The snow has let up for a while, which means we can get back to making more cool stuff instead of raking snow off the shop roof for the third time. I wasn’t really too worried about collapse, but it was a good excuse to go out and play with big-boy tools in the snow. Out here in the woods it’s really beautiful and the morning light on the trees takes your breath away.
I’ve always marveled at how guitarists find it perfectly acceptable to take a brand new instrument to their tech for a setup. In my opinion, a guitar that needs fretwork out of the box wasn’t made properly in the first place.
It’s been six weeks since The Crow’s neck and fingerboard were bonded together—just the right amount of time to do the final relief on the back of the neck. The idea is to let the neck twist or move completely before you radius the fretboard. I’d done a study of neck twisting years ago, and the results were quite interesting. I used two groups of ten necks—one in the shop and the other in a controlled environment. Every day I used a vernier clinometer to measure the amount of twisting that had occurred, and the data was put into a spreadsheet. Just to make sure that the results were correct, I repeated the same test six months later. Same conclusion.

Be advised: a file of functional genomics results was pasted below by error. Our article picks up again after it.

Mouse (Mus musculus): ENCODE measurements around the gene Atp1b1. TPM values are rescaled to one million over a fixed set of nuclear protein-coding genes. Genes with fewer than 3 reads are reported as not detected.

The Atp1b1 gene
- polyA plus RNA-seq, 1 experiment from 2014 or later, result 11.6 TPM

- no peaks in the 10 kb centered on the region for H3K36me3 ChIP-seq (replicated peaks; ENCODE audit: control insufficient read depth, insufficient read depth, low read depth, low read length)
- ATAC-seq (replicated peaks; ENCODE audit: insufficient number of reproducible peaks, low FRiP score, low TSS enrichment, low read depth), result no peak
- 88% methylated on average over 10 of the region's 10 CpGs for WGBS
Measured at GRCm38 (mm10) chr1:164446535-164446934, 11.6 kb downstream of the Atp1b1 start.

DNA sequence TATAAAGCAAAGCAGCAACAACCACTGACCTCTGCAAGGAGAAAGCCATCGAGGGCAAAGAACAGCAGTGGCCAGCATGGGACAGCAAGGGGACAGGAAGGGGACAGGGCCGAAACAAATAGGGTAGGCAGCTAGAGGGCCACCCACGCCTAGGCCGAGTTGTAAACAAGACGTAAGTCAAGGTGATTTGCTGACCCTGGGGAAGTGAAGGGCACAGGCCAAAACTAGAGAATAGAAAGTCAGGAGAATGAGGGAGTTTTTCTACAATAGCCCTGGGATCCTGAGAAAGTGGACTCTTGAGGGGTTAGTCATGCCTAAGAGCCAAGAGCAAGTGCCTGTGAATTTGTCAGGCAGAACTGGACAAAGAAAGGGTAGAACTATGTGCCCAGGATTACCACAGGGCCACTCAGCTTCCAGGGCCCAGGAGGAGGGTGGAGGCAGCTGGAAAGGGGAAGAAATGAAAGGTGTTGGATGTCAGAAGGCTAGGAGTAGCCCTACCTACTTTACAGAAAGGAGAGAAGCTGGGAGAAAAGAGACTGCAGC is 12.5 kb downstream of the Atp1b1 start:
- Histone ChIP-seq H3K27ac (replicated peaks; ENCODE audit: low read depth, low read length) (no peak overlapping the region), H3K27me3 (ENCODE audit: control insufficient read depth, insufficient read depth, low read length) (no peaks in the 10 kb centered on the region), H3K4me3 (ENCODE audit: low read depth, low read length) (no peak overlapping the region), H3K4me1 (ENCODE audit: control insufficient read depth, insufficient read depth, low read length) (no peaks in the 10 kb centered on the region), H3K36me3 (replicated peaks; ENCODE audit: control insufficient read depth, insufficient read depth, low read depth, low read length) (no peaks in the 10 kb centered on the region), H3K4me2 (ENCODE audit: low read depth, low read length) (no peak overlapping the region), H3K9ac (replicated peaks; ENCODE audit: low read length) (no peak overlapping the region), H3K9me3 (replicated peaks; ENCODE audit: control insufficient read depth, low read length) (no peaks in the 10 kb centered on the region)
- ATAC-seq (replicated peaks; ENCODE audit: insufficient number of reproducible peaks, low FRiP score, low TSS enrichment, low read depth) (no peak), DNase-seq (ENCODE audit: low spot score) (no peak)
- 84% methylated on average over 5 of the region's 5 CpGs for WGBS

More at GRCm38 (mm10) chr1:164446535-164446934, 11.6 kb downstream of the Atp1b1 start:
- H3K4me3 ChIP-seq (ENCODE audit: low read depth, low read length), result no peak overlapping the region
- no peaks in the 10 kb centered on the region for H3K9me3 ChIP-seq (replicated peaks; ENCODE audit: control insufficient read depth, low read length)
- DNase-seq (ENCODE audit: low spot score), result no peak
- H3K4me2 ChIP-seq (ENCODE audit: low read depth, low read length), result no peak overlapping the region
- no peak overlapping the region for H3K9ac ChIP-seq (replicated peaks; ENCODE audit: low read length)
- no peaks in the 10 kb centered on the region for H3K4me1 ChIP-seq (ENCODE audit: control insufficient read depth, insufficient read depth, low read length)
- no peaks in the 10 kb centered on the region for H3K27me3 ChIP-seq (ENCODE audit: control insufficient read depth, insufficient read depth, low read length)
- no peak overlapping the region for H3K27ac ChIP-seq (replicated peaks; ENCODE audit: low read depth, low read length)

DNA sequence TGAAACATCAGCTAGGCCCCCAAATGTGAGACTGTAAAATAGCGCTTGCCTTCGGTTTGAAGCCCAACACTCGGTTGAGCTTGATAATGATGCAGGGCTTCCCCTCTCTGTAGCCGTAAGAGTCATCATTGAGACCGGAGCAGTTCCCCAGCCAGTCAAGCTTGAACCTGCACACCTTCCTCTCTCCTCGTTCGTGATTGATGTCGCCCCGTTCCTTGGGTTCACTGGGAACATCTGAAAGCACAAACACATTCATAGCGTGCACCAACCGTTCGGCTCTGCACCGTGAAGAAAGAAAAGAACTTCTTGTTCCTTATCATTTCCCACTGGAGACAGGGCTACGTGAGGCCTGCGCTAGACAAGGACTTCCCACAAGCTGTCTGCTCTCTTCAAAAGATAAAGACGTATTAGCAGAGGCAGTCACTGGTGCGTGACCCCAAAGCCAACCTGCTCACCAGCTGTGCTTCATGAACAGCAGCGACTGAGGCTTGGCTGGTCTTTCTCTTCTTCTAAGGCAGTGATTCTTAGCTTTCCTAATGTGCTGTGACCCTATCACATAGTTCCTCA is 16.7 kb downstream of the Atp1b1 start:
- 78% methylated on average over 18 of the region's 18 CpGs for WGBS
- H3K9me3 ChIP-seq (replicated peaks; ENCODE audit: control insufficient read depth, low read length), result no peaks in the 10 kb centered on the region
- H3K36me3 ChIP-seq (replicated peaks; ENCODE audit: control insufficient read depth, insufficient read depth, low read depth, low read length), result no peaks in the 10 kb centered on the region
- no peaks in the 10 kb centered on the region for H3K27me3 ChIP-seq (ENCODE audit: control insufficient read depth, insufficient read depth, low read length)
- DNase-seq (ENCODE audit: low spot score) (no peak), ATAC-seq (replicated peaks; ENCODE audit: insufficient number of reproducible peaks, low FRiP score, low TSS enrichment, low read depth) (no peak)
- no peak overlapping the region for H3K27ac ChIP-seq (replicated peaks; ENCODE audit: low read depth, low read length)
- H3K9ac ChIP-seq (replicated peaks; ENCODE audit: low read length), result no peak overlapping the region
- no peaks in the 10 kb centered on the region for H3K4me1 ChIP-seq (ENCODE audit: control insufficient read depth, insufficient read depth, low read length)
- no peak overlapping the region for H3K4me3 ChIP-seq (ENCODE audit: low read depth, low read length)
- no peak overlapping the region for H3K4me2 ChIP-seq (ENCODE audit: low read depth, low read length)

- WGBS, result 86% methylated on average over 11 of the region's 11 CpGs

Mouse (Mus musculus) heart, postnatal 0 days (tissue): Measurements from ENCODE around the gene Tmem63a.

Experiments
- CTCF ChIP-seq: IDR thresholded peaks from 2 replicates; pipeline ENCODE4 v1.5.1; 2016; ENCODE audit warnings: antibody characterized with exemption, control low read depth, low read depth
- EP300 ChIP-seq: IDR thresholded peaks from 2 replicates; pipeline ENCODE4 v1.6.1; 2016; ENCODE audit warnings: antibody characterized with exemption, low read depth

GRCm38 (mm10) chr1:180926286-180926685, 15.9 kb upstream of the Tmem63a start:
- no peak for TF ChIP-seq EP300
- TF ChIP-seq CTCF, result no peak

All of this was to put some real numbers to what I’d speculated all along by the seat of my pants. It all comes down to a sort of actuarial exercise depending upon how much risk you want to take with your guitar. There is a point where the risk of a twisted neck becomes “acceptable” compared to how many warranty claims you’re willing to remedy. In the case of a guitar I make today, the risk I’m willing to take is zero—so I go for the full maximum time. That means that the neck and fingerboard assembly will sit on the shelf for the full eight weeks. This is the true point of diminishing returns as far as I’m concerned—and the data backs it up.
Now that we’re at the six week point, I take the neck down to its final shape using a cabinet scraper and then sandpaper. At this point the “normalization” process is almost complete. The fingerboard is still flat, and that’s the secret to the whole thing. In two more weeks, after all the twisting has finished, I’ll cut the final radius on the fingerboard. Because the wood has done all the moving that it’s going to do, the playing surface will stay true for the life of the guitar. An added bonus is that I won’t have to “true” the frets, which is really just “truing” the neck called by another name.